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“You are not alone” – Opportunities and challenges for university students’ collaborative engagement when dealing with online information about COVID19.

Author: Mayweg-Paus, E., Zimmermann, M., & Lefke, C.
Published in: Frontiers in Psychology, 12
Year: 2021
Type: Academic articles
DOI: 10.3389/fpsyg.2021.728408

In view of the COVID-19 pandemic, students had to cope with the challenging situation of handling a vast amount of potentially conflicting online information while staying informed. Reading conflicting scientific information has been shown to require cognitive effort for one to integrate it successfully, but reading such information during a crisis–such as the COVID-19 pandemic–may cause additional emotional stress, as students also had to cope with critical aspects of the pandemic (e.g., physical distancing and uncertainty). Different studies have indicated that in crises, stress can be relieved by seeking online social support (as a coping strategy). Similarly, working together (as collaborative learning) can also help people more critically discuss information on a cognitive level. Based on the approaches of online collaborative learning and online social support seeking, we were interested in whether an individual vs. collaborative communication setting would lead to any differences in students’ cognitive as well as emotional engagement with conflicting information about COVID-19. In a 2 × 2 mixed design, N = 109 education science students were exposed to two conflicting texts regarding COVID-19 testing that contained current scientific information. The online experiment was conducted in Germany in April 2020, which was the beginning of lockdown in that country. After reading the two texts, participants were asked to reflect on their engagement with the conflicting information either individually (individual group, n = 49) or via chat collaboratively (collaboration group, n = 60 in 30 dyads). With respect to participants’ written reflections (content-analyzed regarding cognitive as well as emotional engagement), participants in the collaborative group, compared to those in the individual group, more often discussed the pandemic in general and less often engaged emotionally when discussing the evidence from texts. All participants reported higher perceived information overload, lower self-efficacy in sourcing information about COVID-19, and higher active coping strategies after the reflection task compared to before reading the information, with no significant differences between the collaborative and individual groups. We discuss these findings regarding any opportunities and challenges that arise in online collaboration between students for cognitive and emotional engagement when handling conflicting information about COVID-19.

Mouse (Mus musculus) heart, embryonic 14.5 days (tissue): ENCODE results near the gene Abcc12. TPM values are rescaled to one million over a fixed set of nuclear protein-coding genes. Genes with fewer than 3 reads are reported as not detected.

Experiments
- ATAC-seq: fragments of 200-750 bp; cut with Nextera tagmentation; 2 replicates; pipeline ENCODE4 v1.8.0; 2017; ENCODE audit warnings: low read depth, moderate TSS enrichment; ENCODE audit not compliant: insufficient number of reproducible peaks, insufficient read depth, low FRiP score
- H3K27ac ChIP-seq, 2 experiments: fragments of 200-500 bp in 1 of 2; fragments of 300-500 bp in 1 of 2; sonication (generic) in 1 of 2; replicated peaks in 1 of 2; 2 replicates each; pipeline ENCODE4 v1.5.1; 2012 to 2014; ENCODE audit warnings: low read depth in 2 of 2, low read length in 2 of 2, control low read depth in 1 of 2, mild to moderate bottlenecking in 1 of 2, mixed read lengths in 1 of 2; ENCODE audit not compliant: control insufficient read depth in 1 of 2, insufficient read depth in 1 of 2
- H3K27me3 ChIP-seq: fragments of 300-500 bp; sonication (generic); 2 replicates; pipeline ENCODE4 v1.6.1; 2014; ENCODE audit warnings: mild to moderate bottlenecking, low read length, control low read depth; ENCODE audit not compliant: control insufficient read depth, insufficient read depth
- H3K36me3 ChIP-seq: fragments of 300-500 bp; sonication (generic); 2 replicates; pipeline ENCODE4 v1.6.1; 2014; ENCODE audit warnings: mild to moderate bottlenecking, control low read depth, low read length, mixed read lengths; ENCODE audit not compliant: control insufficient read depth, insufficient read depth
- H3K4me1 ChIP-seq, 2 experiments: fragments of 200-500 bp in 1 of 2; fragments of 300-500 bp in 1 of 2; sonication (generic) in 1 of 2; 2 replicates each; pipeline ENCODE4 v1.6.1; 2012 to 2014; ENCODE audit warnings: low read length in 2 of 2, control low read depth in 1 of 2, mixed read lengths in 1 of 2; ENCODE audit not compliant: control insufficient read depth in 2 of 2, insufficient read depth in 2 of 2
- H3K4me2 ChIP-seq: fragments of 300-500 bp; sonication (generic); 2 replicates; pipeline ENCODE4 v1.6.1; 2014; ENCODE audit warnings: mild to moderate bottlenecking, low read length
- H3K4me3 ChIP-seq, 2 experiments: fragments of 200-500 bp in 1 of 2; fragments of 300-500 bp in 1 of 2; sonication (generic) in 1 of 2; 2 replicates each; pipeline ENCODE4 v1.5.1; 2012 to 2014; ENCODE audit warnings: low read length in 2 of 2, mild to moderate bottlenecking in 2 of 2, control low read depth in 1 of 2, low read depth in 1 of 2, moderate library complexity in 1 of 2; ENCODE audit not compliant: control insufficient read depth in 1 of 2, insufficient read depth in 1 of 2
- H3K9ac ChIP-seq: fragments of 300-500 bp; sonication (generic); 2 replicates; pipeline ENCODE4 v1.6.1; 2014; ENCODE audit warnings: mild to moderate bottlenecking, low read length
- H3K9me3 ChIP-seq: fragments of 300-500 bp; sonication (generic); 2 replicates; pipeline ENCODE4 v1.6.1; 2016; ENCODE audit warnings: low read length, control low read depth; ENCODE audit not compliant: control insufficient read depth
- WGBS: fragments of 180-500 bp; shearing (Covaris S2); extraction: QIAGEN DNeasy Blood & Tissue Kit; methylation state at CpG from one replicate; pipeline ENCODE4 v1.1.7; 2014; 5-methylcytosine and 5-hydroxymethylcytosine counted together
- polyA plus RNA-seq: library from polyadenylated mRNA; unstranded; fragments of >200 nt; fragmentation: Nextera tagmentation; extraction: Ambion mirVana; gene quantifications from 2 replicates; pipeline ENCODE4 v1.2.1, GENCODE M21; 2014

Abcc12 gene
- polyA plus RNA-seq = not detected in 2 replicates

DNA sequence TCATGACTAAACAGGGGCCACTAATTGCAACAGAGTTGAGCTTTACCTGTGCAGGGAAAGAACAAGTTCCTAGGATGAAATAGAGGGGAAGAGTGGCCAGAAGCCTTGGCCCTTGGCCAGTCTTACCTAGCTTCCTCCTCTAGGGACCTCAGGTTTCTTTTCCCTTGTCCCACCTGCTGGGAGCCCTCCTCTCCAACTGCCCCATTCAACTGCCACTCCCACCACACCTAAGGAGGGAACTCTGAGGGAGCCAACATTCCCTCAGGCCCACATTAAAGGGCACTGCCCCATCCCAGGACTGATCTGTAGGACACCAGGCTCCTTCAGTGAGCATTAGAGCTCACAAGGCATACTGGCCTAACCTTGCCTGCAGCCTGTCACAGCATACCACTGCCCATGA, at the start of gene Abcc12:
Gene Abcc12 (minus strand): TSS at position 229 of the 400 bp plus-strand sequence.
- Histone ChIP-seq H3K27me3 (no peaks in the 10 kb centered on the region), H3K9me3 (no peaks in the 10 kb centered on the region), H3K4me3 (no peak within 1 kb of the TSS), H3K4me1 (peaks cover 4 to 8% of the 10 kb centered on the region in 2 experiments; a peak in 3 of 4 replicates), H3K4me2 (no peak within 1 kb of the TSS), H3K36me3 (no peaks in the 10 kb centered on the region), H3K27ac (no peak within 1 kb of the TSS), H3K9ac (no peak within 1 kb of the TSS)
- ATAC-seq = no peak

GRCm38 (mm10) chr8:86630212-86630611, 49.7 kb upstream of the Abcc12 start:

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Elisabeth Mayweg, Prof. Dr.

Assoziierte Forscherin: Wissen & Gesellschaft

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